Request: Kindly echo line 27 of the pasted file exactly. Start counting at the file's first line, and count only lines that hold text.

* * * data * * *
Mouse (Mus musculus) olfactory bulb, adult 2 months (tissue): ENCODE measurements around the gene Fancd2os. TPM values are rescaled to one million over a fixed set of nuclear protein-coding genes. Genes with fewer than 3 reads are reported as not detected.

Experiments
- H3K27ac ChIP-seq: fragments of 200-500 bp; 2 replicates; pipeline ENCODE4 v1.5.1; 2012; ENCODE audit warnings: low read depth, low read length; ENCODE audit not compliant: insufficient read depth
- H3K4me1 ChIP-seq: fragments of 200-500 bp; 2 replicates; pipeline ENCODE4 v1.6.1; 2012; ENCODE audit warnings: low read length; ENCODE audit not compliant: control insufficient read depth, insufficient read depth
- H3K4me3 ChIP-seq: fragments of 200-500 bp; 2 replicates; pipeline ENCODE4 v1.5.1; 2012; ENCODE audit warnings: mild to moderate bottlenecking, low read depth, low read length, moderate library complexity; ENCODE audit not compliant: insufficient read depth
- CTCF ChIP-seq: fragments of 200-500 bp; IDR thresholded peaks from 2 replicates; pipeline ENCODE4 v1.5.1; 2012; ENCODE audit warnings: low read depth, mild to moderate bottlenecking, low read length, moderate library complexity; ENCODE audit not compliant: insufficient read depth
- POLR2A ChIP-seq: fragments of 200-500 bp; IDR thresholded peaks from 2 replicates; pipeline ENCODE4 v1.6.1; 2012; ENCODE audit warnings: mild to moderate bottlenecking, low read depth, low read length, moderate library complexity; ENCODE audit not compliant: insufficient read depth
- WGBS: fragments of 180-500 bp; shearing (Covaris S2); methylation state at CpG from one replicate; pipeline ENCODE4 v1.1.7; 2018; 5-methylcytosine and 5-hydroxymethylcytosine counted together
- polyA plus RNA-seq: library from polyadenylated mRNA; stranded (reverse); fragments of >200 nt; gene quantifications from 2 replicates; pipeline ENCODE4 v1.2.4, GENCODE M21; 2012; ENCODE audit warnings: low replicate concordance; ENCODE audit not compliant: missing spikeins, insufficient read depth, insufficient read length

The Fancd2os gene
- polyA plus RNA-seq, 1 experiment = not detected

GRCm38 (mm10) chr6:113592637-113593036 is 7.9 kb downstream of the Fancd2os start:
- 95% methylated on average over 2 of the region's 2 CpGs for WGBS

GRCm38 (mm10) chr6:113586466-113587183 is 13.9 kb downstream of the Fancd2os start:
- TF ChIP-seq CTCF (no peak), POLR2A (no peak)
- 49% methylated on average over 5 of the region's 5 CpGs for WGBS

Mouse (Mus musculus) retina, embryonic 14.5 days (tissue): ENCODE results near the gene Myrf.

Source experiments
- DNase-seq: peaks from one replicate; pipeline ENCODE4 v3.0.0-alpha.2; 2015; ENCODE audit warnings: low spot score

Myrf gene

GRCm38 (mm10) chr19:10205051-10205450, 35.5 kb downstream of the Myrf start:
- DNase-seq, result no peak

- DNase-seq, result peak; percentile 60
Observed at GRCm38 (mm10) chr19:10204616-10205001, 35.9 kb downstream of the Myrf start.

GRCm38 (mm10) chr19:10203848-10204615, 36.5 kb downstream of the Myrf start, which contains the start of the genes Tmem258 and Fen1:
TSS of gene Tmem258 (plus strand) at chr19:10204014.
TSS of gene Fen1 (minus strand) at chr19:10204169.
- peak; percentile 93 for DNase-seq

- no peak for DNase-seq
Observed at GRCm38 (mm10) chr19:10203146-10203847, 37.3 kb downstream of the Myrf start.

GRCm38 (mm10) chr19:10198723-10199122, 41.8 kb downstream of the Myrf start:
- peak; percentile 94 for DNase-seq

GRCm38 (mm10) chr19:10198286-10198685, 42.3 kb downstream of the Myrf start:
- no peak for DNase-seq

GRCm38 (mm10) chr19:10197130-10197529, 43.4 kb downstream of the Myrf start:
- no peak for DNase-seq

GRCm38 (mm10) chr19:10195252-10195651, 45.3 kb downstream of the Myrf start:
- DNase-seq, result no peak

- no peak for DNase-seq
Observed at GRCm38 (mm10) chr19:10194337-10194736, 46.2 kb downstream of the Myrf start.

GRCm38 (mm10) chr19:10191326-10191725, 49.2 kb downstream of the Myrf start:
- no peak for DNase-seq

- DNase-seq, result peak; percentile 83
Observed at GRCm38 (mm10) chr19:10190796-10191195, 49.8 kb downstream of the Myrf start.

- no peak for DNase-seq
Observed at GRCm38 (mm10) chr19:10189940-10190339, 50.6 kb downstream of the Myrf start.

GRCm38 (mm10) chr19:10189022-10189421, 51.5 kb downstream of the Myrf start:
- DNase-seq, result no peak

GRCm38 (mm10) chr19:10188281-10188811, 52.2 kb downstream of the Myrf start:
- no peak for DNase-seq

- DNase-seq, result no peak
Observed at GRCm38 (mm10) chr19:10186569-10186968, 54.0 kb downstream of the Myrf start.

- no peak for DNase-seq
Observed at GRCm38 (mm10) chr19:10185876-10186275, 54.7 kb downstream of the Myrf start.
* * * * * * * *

TSS of gene Fen1 (minus strand) at chr19:10204169.